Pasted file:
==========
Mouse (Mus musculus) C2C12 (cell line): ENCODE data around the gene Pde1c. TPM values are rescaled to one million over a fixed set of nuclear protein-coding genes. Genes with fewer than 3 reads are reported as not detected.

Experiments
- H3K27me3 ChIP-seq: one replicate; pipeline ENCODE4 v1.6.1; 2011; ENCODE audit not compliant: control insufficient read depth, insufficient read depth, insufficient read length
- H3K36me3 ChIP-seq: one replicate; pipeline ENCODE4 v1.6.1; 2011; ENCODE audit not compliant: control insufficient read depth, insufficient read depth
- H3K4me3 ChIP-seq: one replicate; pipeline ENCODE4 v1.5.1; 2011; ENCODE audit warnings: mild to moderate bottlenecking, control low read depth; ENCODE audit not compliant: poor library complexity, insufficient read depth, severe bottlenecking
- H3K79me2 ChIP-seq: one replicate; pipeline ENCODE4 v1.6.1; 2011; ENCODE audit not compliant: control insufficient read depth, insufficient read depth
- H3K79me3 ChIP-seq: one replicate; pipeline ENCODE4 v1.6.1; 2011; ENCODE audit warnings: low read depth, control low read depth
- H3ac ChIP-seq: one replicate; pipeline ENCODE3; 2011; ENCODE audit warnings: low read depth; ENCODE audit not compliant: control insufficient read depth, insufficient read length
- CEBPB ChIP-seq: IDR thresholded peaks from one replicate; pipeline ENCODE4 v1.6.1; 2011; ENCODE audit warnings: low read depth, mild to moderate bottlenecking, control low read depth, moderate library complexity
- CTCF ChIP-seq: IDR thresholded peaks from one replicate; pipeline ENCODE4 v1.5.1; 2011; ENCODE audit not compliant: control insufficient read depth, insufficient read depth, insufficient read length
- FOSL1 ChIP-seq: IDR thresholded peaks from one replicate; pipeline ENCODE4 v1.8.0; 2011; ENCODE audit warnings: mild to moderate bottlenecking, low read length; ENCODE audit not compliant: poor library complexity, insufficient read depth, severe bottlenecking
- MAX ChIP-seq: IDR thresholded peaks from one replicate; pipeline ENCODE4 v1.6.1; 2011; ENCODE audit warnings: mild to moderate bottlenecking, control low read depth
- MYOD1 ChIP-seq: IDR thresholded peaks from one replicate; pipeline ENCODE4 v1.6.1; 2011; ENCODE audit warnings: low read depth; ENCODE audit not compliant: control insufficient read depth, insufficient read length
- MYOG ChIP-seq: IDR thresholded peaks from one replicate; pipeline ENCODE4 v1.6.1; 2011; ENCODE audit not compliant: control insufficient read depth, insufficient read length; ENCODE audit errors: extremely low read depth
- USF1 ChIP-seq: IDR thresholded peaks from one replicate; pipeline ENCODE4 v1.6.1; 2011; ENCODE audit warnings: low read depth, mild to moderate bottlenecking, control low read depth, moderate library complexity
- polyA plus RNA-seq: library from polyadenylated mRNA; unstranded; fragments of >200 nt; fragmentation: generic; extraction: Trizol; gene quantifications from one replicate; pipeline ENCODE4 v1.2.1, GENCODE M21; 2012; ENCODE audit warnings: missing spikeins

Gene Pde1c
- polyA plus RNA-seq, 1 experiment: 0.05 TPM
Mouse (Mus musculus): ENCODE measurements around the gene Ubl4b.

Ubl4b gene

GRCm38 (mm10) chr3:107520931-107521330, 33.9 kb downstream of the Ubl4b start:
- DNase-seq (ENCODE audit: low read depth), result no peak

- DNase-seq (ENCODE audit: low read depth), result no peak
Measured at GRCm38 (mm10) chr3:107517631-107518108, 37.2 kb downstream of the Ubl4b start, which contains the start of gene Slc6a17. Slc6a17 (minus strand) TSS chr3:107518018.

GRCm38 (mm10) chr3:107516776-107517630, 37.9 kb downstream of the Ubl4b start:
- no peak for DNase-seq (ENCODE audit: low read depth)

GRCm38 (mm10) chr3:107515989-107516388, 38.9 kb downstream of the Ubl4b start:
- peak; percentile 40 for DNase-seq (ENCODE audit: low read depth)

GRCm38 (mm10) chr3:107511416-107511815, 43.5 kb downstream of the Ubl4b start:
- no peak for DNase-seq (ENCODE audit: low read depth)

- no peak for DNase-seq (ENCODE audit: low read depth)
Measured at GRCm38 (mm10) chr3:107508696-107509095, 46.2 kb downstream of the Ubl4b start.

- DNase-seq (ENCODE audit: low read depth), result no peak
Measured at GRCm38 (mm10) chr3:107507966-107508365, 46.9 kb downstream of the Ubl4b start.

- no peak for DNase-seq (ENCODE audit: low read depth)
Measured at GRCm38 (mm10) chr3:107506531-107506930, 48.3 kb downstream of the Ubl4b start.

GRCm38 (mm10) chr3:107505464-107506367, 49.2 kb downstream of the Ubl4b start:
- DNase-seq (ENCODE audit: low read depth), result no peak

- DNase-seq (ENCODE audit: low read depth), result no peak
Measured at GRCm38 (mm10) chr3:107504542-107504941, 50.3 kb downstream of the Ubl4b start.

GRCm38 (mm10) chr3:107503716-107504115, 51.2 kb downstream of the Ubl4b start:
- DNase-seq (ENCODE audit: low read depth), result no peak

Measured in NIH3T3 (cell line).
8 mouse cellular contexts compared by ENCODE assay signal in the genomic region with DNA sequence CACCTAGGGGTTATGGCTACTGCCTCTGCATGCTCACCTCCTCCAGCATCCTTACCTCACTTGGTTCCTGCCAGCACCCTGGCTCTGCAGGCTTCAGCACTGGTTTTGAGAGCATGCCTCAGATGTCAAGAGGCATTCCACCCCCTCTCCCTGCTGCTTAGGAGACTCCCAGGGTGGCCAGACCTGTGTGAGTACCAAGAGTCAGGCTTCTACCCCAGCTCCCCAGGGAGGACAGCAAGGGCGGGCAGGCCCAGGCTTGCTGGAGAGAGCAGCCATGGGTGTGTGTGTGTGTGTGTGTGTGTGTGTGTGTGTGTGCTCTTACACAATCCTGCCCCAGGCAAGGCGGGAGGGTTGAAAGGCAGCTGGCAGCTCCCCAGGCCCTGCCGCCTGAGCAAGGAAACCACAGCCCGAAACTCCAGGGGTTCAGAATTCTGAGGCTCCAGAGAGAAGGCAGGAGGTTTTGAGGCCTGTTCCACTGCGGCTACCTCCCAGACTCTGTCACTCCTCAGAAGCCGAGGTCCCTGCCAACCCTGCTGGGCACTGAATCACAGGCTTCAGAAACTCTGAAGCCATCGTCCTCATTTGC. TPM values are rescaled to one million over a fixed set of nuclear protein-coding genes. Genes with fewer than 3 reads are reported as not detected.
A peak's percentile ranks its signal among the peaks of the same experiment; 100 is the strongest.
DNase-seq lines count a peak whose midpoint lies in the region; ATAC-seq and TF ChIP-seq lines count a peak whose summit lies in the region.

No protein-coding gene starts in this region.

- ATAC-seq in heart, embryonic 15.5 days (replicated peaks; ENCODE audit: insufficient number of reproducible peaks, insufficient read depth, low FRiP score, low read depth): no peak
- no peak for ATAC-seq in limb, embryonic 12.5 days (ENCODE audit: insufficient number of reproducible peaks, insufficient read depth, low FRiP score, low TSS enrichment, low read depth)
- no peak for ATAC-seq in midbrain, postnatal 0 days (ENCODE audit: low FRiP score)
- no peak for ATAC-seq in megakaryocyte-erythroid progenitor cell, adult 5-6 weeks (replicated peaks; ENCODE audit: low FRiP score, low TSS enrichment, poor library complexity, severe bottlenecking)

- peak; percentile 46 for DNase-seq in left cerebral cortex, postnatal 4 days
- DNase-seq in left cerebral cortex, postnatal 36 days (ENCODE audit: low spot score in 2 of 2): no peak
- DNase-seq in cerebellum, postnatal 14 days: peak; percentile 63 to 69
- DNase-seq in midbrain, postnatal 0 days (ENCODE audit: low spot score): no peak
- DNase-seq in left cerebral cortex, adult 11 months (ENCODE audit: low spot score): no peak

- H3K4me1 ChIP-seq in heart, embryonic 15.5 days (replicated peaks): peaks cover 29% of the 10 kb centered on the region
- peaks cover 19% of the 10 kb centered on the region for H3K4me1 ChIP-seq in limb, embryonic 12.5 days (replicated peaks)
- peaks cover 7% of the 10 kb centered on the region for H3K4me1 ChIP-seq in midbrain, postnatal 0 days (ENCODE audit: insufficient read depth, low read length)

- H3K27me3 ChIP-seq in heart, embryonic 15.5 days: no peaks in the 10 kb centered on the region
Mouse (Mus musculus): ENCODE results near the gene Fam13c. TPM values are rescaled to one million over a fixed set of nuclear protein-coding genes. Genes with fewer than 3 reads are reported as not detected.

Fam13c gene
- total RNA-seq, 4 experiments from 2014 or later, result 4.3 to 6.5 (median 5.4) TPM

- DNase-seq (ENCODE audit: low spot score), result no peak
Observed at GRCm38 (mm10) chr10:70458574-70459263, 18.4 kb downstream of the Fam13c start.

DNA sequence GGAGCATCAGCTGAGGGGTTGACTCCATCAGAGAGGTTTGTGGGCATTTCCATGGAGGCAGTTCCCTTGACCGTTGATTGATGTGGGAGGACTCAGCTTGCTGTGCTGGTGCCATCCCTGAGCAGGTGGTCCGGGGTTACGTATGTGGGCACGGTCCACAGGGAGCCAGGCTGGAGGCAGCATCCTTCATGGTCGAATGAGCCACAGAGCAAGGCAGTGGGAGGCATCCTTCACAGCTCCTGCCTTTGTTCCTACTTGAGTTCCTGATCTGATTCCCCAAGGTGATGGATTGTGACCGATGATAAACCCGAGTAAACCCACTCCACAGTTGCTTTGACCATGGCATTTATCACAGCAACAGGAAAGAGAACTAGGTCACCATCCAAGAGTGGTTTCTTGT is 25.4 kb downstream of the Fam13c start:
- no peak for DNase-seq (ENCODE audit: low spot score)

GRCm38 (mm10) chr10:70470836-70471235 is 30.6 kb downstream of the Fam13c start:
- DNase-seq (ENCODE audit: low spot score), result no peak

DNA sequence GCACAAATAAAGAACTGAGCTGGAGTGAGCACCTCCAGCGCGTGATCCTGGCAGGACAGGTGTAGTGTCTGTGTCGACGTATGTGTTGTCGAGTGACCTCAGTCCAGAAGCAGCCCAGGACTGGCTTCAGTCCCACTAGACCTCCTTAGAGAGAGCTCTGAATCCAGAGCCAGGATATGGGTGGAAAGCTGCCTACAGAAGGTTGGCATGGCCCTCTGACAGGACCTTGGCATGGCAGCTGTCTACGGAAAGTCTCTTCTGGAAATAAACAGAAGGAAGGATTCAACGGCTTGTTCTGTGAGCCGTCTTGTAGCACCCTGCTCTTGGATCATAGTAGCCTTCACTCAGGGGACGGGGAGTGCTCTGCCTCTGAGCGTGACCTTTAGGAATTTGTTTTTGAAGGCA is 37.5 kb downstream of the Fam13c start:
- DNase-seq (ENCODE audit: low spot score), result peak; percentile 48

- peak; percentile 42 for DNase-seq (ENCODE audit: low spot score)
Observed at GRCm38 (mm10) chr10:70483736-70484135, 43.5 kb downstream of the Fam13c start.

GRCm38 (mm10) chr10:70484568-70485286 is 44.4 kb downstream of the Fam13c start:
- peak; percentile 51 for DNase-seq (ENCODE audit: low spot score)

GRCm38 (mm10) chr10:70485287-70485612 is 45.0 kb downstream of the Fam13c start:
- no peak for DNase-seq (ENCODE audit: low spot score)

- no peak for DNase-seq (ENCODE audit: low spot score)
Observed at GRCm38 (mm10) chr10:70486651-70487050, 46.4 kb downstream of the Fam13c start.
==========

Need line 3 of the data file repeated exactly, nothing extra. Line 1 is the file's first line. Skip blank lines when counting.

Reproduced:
- H3K27me3 ChIP-seq: one replicate; pipeline ENCODE4 v1.6.1; 2011; ENCODE audit not compliant: control insufficient read depth, insufficient read depth, insufficient read length